Customer Reviews for

Crescent and Star: Turkey Between Two Worlds

Average Rating 3.5
( 6 )
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  • Posted May 5, 2010

    I Also Recommend:

    This is a good book, but the author hasn't thought seriously enough about Ataturk's actions in post-World War I Turkey.

    I liked the book, which gives an awful lot of information on modern Turkey. However, it seems to me that the author doesn't question received wisdom as much as he should. Our world currently lauds Ataturk for bringing his people out of the medieval darkness that Turkey was suppposed to have been in before his takeover. However, no one asks if it was really good for Ataturk to unilaterally impose not only changes in the Turkish script but also changes to things as basic and personal as the clothes people were allowed to wear. To me, Ataturk was a dictator pure and simple, and the fact that he imposed some good things on Turkey and also saved his country's territorial integrity, doesn't change that. The author of this book seems to have a habit of admiring other questionable people as well, if I remember correctly; it seems to me that he has a book out which extols President Kagame of Rwanda. I sincerely hope that President Kagame is a good man, but he's recently been attacked for showing dictatorial tendencies himself. However, in the main this is a good book, and the author does admit that Ataturk did some things wrong, though in general he describes him as a great hero. In any case, it would be a shame for people to refuse to read this book just because its author may have one somewhat objectionable political position. Turkey has been so little written about in the English-speaking press that any books on it at all are highly welcome.

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  • Anonymous

    Posted November 15, 2001

    An informative look at modern Turkey and it's roots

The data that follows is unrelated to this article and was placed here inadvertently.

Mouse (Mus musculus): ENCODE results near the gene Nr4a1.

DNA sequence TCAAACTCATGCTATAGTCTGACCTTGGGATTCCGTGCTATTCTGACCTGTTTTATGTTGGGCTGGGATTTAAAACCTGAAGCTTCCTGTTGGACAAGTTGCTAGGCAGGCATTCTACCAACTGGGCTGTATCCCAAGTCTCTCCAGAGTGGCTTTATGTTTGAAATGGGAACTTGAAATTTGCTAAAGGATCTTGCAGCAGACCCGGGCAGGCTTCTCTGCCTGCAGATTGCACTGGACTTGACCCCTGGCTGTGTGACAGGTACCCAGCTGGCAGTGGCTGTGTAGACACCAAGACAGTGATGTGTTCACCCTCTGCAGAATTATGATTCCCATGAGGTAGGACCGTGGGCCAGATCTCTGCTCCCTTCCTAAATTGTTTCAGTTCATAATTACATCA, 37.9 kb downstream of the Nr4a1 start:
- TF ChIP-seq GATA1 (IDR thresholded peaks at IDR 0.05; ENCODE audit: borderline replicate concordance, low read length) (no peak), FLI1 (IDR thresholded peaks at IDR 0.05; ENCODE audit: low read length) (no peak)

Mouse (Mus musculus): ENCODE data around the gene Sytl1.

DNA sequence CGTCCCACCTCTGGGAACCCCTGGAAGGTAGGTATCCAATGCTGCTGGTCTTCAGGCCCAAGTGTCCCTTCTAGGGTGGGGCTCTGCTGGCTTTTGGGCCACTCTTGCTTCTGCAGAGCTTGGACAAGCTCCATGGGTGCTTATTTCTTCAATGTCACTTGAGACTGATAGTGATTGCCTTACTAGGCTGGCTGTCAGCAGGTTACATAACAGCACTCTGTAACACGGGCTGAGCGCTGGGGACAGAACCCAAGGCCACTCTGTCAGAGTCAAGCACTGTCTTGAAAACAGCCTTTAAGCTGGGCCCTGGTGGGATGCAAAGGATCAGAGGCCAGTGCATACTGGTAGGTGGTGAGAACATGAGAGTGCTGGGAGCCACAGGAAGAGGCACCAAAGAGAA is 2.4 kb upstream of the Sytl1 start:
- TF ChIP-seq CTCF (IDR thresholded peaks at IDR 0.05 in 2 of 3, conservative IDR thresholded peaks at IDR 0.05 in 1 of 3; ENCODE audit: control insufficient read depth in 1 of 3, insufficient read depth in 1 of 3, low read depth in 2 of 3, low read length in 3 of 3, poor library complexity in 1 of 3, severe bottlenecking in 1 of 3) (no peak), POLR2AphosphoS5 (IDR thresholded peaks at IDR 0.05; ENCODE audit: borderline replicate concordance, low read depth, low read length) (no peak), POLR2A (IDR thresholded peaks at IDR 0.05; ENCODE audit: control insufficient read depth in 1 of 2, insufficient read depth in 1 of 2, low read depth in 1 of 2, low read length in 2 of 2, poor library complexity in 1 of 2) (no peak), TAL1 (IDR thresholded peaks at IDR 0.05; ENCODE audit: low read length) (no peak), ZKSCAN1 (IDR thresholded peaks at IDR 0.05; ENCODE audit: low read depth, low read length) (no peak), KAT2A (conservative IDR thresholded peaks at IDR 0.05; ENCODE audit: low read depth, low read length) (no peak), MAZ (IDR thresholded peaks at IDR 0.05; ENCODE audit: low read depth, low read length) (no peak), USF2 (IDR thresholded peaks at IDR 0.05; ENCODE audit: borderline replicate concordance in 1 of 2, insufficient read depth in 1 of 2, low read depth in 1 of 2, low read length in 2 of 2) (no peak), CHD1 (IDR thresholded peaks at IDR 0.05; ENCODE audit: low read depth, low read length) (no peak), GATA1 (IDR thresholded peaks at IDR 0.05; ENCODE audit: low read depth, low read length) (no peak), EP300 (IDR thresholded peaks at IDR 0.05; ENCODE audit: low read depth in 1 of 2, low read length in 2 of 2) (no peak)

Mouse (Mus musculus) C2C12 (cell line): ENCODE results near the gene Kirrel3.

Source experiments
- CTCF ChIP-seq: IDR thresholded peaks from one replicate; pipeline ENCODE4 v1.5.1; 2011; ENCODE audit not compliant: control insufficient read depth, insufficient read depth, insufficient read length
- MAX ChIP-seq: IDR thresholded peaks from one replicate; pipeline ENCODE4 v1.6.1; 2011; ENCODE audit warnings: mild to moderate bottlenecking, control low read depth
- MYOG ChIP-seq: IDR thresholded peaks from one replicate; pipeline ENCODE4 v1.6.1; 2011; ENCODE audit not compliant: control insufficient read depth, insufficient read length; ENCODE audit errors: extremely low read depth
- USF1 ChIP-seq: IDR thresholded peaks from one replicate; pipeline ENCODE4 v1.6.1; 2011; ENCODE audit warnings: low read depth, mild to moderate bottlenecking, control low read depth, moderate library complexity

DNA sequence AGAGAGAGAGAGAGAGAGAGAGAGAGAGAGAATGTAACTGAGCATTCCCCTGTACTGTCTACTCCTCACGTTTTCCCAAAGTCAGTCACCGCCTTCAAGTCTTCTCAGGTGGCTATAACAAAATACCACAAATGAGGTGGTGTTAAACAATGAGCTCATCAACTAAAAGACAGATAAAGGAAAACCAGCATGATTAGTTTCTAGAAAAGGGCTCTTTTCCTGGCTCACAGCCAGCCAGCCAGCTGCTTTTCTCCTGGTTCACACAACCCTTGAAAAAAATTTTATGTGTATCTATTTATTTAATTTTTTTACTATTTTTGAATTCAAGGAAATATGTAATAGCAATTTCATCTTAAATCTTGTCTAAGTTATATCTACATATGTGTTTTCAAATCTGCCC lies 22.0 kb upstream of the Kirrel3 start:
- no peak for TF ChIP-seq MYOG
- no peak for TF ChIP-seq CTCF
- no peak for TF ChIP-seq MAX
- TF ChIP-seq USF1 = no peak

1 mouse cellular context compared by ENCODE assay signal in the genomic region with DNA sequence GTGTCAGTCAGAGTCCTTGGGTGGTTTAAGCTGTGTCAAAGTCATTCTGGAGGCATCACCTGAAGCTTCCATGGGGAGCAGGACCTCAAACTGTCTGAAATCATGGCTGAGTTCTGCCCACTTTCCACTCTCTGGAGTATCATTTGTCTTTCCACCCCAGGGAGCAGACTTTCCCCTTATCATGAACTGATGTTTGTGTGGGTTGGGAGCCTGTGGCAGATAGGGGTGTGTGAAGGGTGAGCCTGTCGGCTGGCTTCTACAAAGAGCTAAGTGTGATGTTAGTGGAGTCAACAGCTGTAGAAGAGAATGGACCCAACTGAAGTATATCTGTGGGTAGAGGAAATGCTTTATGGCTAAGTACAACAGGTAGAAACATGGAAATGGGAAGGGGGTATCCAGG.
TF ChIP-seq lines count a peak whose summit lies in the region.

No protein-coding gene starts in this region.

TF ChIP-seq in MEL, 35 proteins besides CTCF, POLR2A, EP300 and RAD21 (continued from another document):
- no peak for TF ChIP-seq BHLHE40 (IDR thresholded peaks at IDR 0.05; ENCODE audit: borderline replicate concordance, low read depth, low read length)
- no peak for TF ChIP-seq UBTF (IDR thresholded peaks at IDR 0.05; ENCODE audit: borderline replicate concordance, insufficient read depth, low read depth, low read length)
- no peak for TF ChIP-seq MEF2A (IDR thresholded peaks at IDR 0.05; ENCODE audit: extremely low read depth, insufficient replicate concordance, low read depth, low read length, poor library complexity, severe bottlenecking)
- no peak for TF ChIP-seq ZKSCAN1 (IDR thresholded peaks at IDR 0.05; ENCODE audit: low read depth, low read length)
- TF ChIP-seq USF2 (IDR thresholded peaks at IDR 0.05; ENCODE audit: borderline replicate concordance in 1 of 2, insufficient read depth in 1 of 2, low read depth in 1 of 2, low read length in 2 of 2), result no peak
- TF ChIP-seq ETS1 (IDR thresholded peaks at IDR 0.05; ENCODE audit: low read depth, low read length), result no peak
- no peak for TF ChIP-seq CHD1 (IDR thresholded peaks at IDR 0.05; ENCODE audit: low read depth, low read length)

This book gives a good overview of the historical roots of modern Turkey. Today's Turkey was formed from remnants of the Ottoman Empire shortly after it's defeat in World War I. A group of military officers led by Kamel Ataturk (the Father of Modern Turkey) took control of what was left of the Empire and put in place a military stewardship that has tried to slowly bring Turkey into the modern world in the mold of a European nation, not an Asian nation. Several civilian governments have taken control in past decades, but they drifted from the ideal established by Ataturk and the military stepped in to reestablish moderation. The military has fought liberals as well as radicals and has kept the government secular, supervising and picking acceptable ministers and controlling elections. Turkey has been beset with many internal problems. They have a diverse population and have just finished a long and bloody war with the Kurds that populate their easter provinces. (The Kurds were backed, armed, and financed by Syria just to bring Turkey down a notch). The author aptly explains why Turkey is at a crossroad where it can achieve greatness or sink into obscurity. The Turkish people are a good people. Most of the population is not Arabic. The predominant religion is Islam. The country stands between Europe and Asia and is surrounded by potential danger. The Turks are still waiting and hoping to gain complete freedom in their country. In addition to the historical and political background, the author gives insight about the country and it's people from experience gained by wide travel throughout the country and close contact with many of the diverse people that live there.

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